CHINA: "Labor movement 'concertmaster' tests Beijing's boundaries" by John Ruwitch

'When local officials warned striking shoe factory workers in China's Pearl River Delta this summer that they were breaking the law, a slight, bespectacled figure barely 5 feet 5 inches (1.65 meters) tall faced them down. "Where is the law that says striking is illegal? If this activity is prohibited by the law, then you need to say so with crystal clarity. Which law is it?" labor lawyer Duan Yi said he told them, with his characteristic growl. They had no answer.'

GLOBAL: "Fiscal redistribution: yes, but inequality starts in the labour market: Findings from the ILO Global Wage Report 2014/2015" by Patrick Belser

'The International Labour Organisation (ILO) Global Wage Report[1], a publication released every two years, has been issued on the 5th of December 2014. The report is titled “Wages and income inequality” and, as usual, it has three parts. The first part analyses the evolution of real wages around the world. The second part, examines the link between wages and household income inequality, and also looks at wage gaps between certain groups: women and men; migrants and nationals; workers in the formal and the informal economy. The last part challenges the reader on what could be appropriate policy responses. The purpose of this column is to therefore highlight and discuss some of the crucial findings of the report. '

INDIA: "Trade unions go on the offensive in India" by David Browne

'This week’s 30th anniversary of the Bhopal disaster is stark reminder that India’s relationship with capitalism has not always been a happy one. As the world’s largest democracy again remembers those who died from the toxic gas leak at the US-owned Union Carbide factory on the night of 3 December, 1984, India’s labour movement is marshalling its forces to challenge the neo-liberal economic policies of the country’s new right-wing Bharatiya Janata Party (BJP) government.'

CHILE: "Chilean Activists Change the Rules of the Game" by Sebastian Rosemont

'Graduating from protesters to politicians, Chile's student leaders achieved the legislative wins that have eluded their Occupy counterparts. In 2011, students in Chile made headlines when they launched a nationwide strike lasting almost eight months...Before long, the marches became multifaceted. Opponents of the massive HidroAysén dam project in Patagonia joined in. Students and trade unions joined forces when workers staged strikes and marched in Santiago and other major cities.'

BELGIUM: 'Cricketer wrongly labelled a “terrorist” still battling deportation' by Tanja Milevska

'A photo in the media was all it took to turn the life of the Abbassi family upside down. On 18 November, the Belgian daily newspaper La Dernière Heure ran a picture of a young man of Asian descent carrying something assumed to be a weapon under his coat, with the headline “An anti-Semitic killer on the loose?” The “killer” turned out to be Assim Abbassi, the 22-year-old son of a Pakistani diplomat; his “rifle”, a cricket bat, as Assim was protecting his bat from the rain on his way to cricket practice.'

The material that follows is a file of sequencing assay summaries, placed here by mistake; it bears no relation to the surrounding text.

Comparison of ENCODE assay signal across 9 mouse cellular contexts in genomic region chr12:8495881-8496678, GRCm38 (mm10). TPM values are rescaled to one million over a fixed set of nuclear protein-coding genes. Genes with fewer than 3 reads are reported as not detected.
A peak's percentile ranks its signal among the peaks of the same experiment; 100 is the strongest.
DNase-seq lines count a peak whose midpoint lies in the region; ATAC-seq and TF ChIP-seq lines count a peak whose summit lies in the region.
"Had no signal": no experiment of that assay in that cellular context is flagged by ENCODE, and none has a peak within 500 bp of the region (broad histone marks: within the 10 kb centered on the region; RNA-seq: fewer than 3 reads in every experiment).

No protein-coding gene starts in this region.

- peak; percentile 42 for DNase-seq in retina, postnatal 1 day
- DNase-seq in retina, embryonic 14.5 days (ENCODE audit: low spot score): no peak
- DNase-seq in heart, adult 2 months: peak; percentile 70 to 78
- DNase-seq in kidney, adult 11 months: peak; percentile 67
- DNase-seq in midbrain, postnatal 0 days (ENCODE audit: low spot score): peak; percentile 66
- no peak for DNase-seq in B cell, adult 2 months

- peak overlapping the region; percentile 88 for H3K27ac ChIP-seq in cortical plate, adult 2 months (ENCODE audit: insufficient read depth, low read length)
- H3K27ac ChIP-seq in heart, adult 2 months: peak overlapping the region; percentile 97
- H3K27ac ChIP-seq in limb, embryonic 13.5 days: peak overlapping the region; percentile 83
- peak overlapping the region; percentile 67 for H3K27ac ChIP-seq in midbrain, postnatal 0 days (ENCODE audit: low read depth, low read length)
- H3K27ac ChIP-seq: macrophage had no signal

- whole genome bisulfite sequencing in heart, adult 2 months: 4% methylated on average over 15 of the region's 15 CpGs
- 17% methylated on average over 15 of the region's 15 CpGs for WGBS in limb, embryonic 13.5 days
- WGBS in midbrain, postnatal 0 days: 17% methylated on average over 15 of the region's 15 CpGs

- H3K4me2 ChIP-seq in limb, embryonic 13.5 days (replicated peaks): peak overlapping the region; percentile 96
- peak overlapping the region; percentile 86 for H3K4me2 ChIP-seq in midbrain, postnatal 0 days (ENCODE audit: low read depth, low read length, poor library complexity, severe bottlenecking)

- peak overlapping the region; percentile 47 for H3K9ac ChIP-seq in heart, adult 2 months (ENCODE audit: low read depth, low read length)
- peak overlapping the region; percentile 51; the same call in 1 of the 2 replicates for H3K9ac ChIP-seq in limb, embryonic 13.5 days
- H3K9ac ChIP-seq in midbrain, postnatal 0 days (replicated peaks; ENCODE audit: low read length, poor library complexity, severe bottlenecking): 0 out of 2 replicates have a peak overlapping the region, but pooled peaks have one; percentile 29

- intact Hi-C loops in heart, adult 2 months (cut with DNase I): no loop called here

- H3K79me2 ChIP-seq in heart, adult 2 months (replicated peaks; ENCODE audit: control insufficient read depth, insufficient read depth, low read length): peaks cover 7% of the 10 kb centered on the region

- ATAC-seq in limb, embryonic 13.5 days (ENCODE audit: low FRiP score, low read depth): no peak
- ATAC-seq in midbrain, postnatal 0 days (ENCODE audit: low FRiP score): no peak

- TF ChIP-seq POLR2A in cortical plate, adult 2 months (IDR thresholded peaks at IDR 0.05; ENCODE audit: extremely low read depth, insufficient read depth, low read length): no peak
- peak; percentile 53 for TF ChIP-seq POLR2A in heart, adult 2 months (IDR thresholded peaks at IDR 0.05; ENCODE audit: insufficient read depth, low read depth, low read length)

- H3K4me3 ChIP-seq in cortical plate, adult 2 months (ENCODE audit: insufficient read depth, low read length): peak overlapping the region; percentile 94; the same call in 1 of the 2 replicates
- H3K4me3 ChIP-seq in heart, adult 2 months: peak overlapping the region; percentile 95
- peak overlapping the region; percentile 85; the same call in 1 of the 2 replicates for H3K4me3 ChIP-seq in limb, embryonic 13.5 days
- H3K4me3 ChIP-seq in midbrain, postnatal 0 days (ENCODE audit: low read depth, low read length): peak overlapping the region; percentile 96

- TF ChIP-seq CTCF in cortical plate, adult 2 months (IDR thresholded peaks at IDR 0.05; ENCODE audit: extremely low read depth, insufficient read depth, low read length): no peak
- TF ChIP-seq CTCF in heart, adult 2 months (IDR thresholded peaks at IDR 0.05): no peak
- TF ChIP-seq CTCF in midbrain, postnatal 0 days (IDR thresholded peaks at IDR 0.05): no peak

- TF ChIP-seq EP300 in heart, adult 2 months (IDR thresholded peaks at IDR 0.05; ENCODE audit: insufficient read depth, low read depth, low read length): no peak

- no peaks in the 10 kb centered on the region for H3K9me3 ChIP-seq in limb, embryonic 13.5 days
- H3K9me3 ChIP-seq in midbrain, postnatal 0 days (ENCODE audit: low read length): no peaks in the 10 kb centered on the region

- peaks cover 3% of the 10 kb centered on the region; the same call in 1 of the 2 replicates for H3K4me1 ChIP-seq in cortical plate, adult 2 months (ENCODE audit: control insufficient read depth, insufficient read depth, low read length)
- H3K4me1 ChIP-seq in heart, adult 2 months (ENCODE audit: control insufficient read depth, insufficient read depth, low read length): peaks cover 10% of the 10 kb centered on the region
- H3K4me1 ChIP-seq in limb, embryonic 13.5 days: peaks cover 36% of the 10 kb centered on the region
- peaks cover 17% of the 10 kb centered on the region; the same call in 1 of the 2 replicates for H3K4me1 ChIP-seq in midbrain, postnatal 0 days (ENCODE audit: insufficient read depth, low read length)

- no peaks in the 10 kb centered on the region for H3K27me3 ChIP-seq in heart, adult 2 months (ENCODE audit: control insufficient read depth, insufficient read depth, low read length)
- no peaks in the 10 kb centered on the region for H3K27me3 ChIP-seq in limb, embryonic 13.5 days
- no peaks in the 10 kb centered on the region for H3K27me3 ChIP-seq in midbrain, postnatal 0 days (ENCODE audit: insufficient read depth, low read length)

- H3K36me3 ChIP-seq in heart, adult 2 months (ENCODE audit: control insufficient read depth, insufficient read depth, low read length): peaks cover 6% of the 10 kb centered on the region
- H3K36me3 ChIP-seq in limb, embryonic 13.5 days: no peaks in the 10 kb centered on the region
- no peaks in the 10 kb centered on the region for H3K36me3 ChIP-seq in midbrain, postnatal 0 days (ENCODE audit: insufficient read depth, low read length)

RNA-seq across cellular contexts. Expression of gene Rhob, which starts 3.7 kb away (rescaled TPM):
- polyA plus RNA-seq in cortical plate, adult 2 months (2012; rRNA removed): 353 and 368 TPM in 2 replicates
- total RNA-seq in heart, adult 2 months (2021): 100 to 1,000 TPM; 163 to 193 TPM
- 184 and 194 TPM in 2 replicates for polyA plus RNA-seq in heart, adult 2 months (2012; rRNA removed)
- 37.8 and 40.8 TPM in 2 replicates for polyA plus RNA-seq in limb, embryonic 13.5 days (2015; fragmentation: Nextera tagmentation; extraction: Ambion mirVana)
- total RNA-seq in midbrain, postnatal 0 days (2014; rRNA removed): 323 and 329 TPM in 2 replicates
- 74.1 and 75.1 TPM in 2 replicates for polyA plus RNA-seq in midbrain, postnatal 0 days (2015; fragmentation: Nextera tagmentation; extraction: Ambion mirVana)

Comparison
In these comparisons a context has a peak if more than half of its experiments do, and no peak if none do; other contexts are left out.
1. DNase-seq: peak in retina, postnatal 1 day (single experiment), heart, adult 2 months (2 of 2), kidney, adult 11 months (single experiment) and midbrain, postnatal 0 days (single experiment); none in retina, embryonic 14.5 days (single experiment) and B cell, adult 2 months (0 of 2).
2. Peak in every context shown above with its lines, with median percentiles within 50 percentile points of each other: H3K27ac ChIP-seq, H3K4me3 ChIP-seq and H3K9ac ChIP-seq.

INDIA: "Bhopal at 30: Dow shareholders demand justice" by Clare Speak

'As survivors mark the 30th anniversary of the Bhopal gas disaster, shareholders in the US-based chemical company held liable by the Indian courts say justice must finally be done. For three decades, campaign groups have been demanding that the Union Carbide Corporation (UCC) and parent company Dow Chemical be brought to justice for what is the worst industrial disaster in history.'

SOUTH AFRICA: "South Africa’s "gold slaves"' by Ray Mhondera

'Nineteen-year-old Agrippa Machako recounts the day a ‘recruiter’ promised him a job as a hotel chef in Johannesburg, South Africa, over 1000 kilometres away from his hometown of Chipinge in Zimbabwe. Today, the teenager’s otherwise youthful face and body bears all the scars of the five months he spent toiling as a “gold slave”, 200 metres underground in one of Johannesburg’s derelict mines.'

HONG KONG: "Calls for HKCTU leader on #OccupyHK frontlines to replace Hong Kong Chief Executive" by Andrew Casey

'A new round of sometimes violent clashes has erupted in Hong Kong, where #OccupyHK protests, demanding universal suffrage, are now in their third month. Riot police used pepper spray and batons this morning to stop hundreds of Hong Kong pro-democracy activists from storming the government’s headquarters.'

GLOBAL: "The invisible role of trade unions in the fight against slavery" by Owen Tudor

'On Saturday the Home Office released a new strategy for combating modern slavery or forced labour in Britain and abroad. We’re still digesting it, because, surprisingly, we weren’t consulted on it, and we aren’t mentioned in it. And this is not the only example of people trying to address forced labour without a key role for trade unions, even though we h1ave been at the forefront of the campaign against slavery, worldwide, for decades, especially through the tripartite International Labour Organisation (ILO). Earlier this month, the Organisation for Security and Co-operation in Europe held a major conference about the issue with just one union panellist from Russia.'

CHINA: "Frequently asked questions about labour relations in China Frequently asked questions about labour relations in China" China Labour Bulletin

'How have labour relations changed since the onset of economic reform? There has been a fundamental shift from a tightly controlled and planned economy based on state-ownership of enterprises in the late 1970s towards what is basically a market economy today. Under the planned economy, workers made up a relatively small proportion of China’s largely rural population and had a so-called job for life with a wide-range of welfare benefits. During the 1990s some 30 million state-owned enterprise employees were laid off, while the urban job market opened up to hundreds of millions of rural migrant workers. The Chinese government gradually abdicated its power in labour relations to business owners, and workers were employed on terms and conditions largely dictated by the employer.'

INDONESIA: "Indonesia: minimum wage battle set to escalate" by Patrick Tibke

'A storm is brewing over a month-long minimum wage dispute and a fuel price hike in Indonesia, where an increasingly assertive trade union movement is gearing up for its third national strike since 2012 at the end of November. Last week, the new governor of Jakarta – the hot-tempered, former quartz magnate Basuki ’Ahok’ Tjahaja Purnama – finally signed off on a new minimum wage for an estimated two million formal workers in the Indonesian capital.'